February 19, 2023

Long Island’s Health And Welfare Council Hosts Social Justice Meeting In Plainview

By Lauren Feldman

 February 19, 2023

Read on The Nassau Observer

On Thursday, Feb. 2, the Health and Welfare Council of Long Island, acronymed the HWCLI, came to Plainview for their Winter quarterly meeting on the state of social justice. The HWCLI is a network of nonprofit agencies, individuals, and corporations who come together “to address our region’s challenges and create innovative, systematic solutions.” The Council was established 75 years ago and has since grown into a 200-organization network. Recently, they were honored to host New York State Attorney General Letitia James to discuss the state of social justice on Long Island, and potential solutions to help make New York a safer and more equitable place.

HWCLI President & CEO Rebecca Sanin remarked on the state of social inequalities on LI, and encouraged attendees not to give up the fight against injustice. (Photos courtesy of Lauren Feldman)

Beginning the gathering was HWCLI President and CEO Rebecca Sanin, who addressed the crowd of over 200 attendees. She thanked the tireless efforts of those in attendance in the fight against social injustice, and acknowledged the fortitude required to do so. “It is the nonprofit sector that reaches into the shadows and brings problems that are on the fringe into the light for solution building.” Sanin addressed what she described as “social cancers” which have resulted in the proliferation of poverty, pain, and much more. “So many of our systems are narcissistic; they serve the whims of the people who built them. And cycles repeat, and crisis abounds.” About one third of our neighbors on Long Island right now cannot meet a basic survival budget. Despite increases in diversity, Long Island is still one of the top 10 most segregated regions in the country. Every day, hundreds of families forgo necessary medical treatment, because that copay or that bill is the difference between keeping the lights on or food on the table. “There is no justice in that,” Sanin states.

However, Sanin fully believes these inequities are surmountable. “We don’t have to accept how we were built as how we will be,” she said. “We need systems that protect and honor the wellbeing of each of us, so that this great region – America’s first suburb – can change course, and meet its great collective promise, one that is for all who live here and all who wish to live here. In this season, together, we can define and build Long Island’s future, lifting up social justice, equity and opportunity for all.”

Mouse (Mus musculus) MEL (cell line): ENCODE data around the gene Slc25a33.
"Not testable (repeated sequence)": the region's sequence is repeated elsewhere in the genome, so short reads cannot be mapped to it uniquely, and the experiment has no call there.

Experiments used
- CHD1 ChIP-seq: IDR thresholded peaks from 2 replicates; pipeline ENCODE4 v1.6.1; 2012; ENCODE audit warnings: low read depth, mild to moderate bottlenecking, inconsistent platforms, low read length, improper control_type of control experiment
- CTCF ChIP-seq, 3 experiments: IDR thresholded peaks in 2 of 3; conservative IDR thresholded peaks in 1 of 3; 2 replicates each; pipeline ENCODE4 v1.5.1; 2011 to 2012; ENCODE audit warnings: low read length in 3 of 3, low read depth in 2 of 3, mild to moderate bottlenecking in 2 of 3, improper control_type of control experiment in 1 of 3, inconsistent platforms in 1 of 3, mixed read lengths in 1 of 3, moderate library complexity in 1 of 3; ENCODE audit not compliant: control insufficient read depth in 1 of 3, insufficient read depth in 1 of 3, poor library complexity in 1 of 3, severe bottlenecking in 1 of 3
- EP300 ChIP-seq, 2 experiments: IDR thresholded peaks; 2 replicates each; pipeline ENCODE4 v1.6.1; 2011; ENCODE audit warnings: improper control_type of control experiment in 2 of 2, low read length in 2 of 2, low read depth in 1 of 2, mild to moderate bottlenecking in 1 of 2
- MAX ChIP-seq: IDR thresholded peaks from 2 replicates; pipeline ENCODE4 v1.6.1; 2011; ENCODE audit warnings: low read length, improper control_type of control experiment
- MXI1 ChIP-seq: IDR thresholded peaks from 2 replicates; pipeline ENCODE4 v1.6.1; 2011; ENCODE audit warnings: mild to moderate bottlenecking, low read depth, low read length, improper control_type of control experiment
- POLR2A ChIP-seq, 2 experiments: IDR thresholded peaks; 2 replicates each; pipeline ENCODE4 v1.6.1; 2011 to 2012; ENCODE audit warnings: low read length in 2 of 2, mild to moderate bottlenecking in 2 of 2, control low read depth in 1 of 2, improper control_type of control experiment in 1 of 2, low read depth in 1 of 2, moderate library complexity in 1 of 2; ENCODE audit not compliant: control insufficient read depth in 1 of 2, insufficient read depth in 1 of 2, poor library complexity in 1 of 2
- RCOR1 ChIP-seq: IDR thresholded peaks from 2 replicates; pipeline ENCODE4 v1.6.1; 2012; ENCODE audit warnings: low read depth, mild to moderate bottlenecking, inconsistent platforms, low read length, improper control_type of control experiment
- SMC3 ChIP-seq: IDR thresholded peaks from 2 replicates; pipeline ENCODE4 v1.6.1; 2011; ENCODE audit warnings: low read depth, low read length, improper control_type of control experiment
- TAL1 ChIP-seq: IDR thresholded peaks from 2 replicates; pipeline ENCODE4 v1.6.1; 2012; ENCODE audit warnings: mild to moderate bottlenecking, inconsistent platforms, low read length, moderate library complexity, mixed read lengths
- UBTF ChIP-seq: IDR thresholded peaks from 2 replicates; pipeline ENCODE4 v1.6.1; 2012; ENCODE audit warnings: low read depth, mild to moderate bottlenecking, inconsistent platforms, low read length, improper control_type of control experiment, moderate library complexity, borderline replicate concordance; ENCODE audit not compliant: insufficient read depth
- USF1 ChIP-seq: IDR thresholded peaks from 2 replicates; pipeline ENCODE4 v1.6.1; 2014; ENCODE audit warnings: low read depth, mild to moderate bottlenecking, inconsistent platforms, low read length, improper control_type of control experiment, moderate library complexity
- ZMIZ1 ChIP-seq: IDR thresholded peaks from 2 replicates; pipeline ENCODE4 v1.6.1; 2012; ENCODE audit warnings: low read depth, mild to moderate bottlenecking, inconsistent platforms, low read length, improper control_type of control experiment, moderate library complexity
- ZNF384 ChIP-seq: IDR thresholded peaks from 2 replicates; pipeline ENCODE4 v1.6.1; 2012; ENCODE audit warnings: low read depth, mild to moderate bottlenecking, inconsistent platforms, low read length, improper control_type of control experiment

Attorney General Letitia James promised her support in the fight against social injustices.

Following these remarks, Letitia James rose to speak on a variety of social justice issues she has been tackling since her election. She began by thanking everyone for gathering to acknowledge the state of social justice on Long Island. “Today’s meeting really is a testament to the fact that on Long Island the nature of poverty, and the needs of our community, are growing and changing.” James’ passion for community justice started in social work before also obtaining a law degree. Having knowledge and training in both fields has helped James exercise positive changes in her community. “I married the two; my love for addressing the needs of individuals who have been locked out of the sunshine of opportunity, those who have been historically ignored, those who have been dismissed – the others – and my love for the law, which is a tool for social justice and mobility. A tool and a sword that can combat a lot of these issues.”